In baseball, a relief pitcher who can be put out there day after day with consistent effectiveness is said to have a "rubber arm."
posted by mustardayonnaise at 10:53 AM on October 19, 2015


I'm not actually using the metaphor for sports. It applies more widely.
posted by Quisp Lover at 10:56 AM on October 19, 2015


Closer? Power back?
posted by mr. digits at 11:00 AM on October 19, 2015


Backbone.
posted by joelhunt at 11:02 AM on October 19, 2015


"Utility player" was what leapt to mind for me.
posted by under_petticoat_rule at 11:04 AM on October 19, 2015 [1 favorite]


Fundamentally sound. See: Chuck Knoblauch
posted by blackjack514 at 11:10 AM on October 19, 2015


"Block and Tackle"? From this blog: "For those unacquainted with American football, blocking and tackling are two of the most basic skills of the game--necessary (but not sufficient) ingredients for winning. Teams that can't block or tackle are doomed. For executives, blocking and tackling represent work that's not glamorous but is important."
posted by stellaluna at 11:56 AM on October 19, 2015


In baseball : 5 Tool Player
posted by travertina at 12:09 PM on October 19, 2015


Yeoman
posted by dmt at 12:48 PM on October 19, 2015 [1 favorite]


Horse, or in one case, "Iron Horse."

On preview, "horse" doesn't imply plodding. We're not talking about a real horse. We're talking about someone who gets the job done unflaggingly year in and year out.
posted by JimN2TAW at 1:18 PM on October 19, 2015


Scrappy is really common. I don't think Dustin Pedroia's name ever comes up without that word.

Be careful, though, a lot of these descriptors can have racial connotations.
posted by General Malaise at 1:23 PM on October 19, 2015


Meal ticket?
posted by dances_with_sneetches at 1:45 PM on October 19, 2015


I follow men's gymnastics, and there was a gymnast on the University of Michigan team the last few years who was a really solid and consistent gymnast but not one of the stars. He qualified for the US National Championships every years but finished in the bottom half. During a major competition, a commentator referred to him as the "unsung hero" of the team, because of his steadiness and reliability. I don't know if that's generalizable but I'll toss it into the pot.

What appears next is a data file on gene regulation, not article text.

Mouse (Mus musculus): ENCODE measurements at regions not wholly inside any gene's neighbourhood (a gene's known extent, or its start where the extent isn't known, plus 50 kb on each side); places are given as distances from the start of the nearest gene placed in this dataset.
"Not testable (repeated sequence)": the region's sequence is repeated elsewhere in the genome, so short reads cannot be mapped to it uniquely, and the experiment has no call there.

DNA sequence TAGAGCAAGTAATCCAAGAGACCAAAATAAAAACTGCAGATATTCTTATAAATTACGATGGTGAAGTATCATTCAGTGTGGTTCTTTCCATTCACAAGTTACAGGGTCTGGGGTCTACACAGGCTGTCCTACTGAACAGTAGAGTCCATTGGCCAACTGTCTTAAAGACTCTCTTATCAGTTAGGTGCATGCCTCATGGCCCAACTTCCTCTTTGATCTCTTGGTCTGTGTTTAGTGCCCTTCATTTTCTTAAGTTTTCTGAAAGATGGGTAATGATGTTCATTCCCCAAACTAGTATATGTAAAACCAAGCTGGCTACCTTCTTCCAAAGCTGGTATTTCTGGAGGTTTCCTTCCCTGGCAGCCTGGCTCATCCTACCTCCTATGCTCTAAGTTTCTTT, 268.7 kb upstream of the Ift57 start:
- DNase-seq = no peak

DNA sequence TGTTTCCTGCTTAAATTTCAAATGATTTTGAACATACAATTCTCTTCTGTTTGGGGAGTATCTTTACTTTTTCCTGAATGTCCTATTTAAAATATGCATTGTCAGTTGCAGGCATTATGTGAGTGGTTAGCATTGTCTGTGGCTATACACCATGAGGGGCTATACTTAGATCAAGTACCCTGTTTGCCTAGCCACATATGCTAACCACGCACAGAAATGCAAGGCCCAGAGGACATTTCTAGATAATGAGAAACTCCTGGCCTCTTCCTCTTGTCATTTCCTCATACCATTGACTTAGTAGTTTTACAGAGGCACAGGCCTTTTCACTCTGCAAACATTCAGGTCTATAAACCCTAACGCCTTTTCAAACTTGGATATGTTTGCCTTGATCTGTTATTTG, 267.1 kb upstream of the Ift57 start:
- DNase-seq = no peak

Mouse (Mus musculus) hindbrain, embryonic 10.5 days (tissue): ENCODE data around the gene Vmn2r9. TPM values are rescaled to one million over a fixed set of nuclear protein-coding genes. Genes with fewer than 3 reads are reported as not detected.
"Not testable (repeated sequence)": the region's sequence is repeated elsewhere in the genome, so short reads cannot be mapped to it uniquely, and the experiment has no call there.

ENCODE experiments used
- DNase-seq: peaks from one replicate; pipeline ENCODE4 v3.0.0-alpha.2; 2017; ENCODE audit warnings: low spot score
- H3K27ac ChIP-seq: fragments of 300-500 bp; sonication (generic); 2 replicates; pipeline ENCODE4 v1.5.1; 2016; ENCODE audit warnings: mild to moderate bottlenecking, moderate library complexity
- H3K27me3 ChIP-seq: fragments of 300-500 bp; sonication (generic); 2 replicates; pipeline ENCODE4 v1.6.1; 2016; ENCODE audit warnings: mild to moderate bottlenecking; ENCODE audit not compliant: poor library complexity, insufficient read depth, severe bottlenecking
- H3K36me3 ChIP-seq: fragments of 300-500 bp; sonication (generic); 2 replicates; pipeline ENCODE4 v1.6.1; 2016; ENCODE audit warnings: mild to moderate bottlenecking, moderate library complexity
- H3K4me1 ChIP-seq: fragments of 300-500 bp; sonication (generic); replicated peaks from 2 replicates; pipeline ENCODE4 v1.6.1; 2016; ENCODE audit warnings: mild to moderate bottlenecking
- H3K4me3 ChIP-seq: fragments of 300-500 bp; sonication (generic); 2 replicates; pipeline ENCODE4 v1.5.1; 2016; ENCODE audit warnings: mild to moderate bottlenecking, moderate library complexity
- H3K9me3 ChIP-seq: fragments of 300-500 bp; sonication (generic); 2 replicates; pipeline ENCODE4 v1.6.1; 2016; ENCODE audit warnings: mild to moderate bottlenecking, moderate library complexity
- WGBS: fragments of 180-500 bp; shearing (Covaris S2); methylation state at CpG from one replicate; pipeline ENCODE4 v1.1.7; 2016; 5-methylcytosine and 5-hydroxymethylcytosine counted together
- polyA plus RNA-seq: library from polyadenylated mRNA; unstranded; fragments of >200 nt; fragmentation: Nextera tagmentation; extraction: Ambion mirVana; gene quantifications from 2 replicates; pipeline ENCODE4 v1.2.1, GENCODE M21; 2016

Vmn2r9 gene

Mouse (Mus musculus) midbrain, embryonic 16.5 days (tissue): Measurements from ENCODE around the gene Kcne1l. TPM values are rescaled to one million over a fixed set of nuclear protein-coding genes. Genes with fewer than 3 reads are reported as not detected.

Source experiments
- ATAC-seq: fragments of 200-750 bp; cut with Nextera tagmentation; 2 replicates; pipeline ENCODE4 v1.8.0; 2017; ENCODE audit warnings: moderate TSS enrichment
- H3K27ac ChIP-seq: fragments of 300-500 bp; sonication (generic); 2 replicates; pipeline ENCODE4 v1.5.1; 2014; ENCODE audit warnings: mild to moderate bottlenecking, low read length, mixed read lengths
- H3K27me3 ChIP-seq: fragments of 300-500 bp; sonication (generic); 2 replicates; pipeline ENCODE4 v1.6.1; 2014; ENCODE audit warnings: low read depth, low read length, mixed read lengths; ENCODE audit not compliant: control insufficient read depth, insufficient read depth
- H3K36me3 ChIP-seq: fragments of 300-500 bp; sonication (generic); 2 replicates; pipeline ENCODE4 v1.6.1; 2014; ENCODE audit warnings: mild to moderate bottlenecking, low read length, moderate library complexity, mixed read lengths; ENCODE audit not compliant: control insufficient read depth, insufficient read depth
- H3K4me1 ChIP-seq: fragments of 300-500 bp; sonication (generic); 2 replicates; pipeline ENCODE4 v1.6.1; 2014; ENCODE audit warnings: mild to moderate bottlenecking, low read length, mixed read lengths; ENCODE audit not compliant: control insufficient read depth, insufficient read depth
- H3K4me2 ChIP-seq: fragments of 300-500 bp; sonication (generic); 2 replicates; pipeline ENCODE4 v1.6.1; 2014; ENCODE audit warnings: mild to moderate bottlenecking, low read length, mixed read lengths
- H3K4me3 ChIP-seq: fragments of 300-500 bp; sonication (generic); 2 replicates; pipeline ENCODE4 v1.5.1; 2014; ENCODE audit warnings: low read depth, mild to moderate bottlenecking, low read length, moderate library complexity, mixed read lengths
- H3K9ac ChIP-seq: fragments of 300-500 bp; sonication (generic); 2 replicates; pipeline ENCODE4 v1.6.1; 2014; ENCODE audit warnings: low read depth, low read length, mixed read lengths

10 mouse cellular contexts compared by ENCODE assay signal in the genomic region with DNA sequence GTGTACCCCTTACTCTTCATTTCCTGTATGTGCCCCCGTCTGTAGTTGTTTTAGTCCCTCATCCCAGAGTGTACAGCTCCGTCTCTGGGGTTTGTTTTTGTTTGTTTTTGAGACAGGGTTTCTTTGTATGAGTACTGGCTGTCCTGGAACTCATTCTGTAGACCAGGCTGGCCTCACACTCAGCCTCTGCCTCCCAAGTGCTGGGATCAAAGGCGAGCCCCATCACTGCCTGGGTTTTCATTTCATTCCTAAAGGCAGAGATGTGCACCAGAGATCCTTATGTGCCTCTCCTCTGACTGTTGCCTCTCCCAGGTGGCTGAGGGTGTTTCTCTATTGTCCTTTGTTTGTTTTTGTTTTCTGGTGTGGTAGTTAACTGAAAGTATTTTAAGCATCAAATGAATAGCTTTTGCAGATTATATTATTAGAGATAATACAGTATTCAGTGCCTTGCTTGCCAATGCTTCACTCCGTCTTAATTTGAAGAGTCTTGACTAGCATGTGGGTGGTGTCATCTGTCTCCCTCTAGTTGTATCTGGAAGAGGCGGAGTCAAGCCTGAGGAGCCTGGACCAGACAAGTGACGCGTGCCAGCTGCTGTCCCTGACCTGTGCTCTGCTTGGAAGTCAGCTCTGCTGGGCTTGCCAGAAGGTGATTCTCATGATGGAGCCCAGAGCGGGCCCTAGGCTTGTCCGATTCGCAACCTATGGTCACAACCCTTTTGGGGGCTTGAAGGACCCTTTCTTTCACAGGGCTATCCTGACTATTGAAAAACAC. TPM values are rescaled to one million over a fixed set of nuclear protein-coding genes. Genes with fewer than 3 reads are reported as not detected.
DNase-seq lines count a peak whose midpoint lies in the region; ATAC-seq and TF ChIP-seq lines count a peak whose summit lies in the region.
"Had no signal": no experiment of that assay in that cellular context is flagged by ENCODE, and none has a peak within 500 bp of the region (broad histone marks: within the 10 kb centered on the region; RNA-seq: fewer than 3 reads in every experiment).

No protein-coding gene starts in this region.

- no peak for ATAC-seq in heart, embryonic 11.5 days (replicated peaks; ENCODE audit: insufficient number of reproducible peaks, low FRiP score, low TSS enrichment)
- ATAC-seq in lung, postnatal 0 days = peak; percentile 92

posted by not that girl at 1:46 PM on October 19, 2015


In baseball, the sort of player who can play any position reliably and well, is called a "Utility Player." They are highly flexible and can be plugged-in anywhere and perform at a high level.
posted by Thorzdad at 2:06 PM on October 19, 2015


pillar, rock
resource.
go-to-guy.
somebody who has the instituional memory.
the ace in the hole.
the expert
posted by SLC Mom at 2:30 PM on October 19, 2015


Ace?
posted by Bunny Boneyology at 2:30 PM on October 19, 2015


I was gonna say yeoman-- I just heard a football announcer say that the other day.
posted by easter queen at 3:26 PM on October 19, 2015


Bell cow?
posted by jason and the garlic knots at 7:54 PM on October 19, 2015 [1 favorite]


Talisman? I feel like what your describing is often the captain of a football (soccer) team - not the most talented player but the one who can make things happen through force of will.

There have also been players described as "the water carrier".
posted by neilb449 at 7:58 PM on October 19, 2015


Nth-ing Ace in the hole
posted by Sassyfras at 7:58 PM on October 19, 2015


Old Faithful.
posted by Liesl at 12:06 AM on October 20, 2015


clincher?
posted by namewithoutwords at 12:45 AM on October 20, 2015


linchpin?
posted by annie o at 9:18 PM on October 23, 2015